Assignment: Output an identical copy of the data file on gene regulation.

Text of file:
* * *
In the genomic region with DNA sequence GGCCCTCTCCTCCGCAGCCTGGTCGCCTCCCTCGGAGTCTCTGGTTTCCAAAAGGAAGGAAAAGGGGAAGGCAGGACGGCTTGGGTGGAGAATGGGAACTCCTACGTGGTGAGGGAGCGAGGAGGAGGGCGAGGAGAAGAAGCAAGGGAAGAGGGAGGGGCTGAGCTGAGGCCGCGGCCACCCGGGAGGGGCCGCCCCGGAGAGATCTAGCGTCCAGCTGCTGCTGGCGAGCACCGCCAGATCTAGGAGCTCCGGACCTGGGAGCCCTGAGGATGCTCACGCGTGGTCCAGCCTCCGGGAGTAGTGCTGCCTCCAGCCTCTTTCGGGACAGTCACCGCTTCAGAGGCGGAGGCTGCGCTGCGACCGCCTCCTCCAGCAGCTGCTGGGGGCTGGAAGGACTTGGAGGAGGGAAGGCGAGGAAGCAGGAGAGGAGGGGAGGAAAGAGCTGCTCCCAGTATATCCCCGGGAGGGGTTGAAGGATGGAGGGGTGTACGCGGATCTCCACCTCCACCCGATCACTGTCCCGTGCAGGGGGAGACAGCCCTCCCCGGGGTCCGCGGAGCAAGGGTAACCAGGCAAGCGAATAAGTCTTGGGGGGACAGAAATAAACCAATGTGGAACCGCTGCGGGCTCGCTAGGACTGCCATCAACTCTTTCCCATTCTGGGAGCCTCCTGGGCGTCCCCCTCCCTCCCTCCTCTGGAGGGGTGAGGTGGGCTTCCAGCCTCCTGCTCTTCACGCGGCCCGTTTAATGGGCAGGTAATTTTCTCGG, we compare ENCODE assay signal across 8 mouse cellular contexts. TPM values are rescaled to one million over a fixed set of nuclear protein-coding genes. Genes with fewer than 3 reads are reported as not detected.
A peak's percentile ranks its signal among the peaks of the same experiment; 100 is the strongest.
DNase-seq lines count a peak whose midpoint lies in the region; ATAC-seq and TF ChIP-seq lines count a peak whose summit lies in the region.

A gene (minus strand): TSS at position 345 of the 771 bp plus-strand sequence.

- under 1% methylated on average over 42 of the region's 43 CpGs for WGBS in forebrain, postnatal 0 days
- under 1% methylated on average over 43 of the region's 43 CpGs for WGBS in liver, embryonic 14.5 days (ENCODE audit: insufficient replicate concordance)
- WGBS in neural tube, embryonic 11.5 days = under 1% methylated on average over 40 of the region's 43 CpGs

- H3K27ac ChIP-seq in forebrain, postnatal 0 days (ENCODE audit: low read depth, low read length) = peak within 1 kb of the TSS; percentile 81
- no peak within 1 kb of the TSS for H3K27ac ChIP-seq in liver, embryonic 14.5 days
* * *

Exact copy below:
In the genomic region with DNA sequence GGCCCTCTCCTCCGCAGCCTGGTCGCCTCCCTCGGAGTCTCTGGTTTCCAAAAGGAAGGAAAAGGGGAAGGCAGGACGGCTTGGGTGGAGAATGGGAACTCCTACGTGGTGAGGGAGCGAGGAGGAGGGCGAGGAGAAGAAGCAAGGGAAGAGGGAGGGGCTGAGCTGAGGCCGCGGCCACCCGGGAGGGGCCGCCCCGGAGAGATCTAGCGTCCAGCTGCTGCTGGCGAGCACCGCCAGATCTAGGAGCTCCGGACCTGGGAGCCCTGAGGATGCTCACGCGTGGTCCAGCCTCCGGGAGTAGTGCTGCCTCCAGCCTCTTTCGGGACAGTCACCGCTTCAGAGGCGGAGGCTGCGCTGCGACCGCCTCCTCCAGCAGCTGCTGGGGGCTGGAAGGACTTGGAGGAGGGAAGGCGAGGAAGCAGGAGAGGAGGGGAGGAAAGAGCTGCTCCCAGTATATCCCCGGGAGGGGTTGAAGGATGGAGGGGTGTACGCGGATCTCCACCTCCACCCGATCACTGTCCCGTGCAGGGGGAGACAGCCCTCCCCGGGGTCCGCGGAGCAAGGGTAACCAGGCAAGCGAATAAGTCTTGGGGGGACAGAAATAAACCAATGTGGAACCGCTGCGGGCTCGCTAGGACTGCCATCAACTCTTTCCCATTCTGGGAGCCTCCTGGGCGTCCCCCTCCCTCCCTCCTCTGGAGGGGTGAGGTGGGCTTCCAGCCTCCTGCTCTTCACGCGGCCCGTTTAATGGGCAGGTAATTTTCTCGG, we compare ENCODE assay signal across 8 mouse cellular contexts. TPM values are rescaled to one million over a fixed set of nuclear protein-coding genes. Genes with fewer than 3 reads are reported as not detected.
A peak's percentile ranks its signal among the peaks of the same experiment; 100 is the strongest.
DNase-seq lines count a peak whose midpoint lies in the region; ATAC-seq and TF ChIP-seq lines count a peak whose summit lies in the region.

A gene (minus strand): TSS at position 345 of the 771 bp plus-strand sequence.

- under 1% methylated on average over 42 of the region's 43 CpGs for WGBS in forebrain, postnatal 0 days
- under 1% methylated on average over 43 of the region's 43 CpGs for WGBS in liver, embryonic 14.5 days (ENCODE audit: insufficient replicate concordance)
- WGBS in neural tube, embryonic 11.5 days = under 1% methylated on average over 40 of the region's 43 CpGs

- H3K27ac ChIP-seq in forebrain, postnatal 0 days (ENCODE audit: low read depth, low read length) = peak within 1 kb of the TSS; percentile 81
- no peak within 1 kb of the TSS for H3K27ac ChIP-seq in liver, embryonic 14.5 days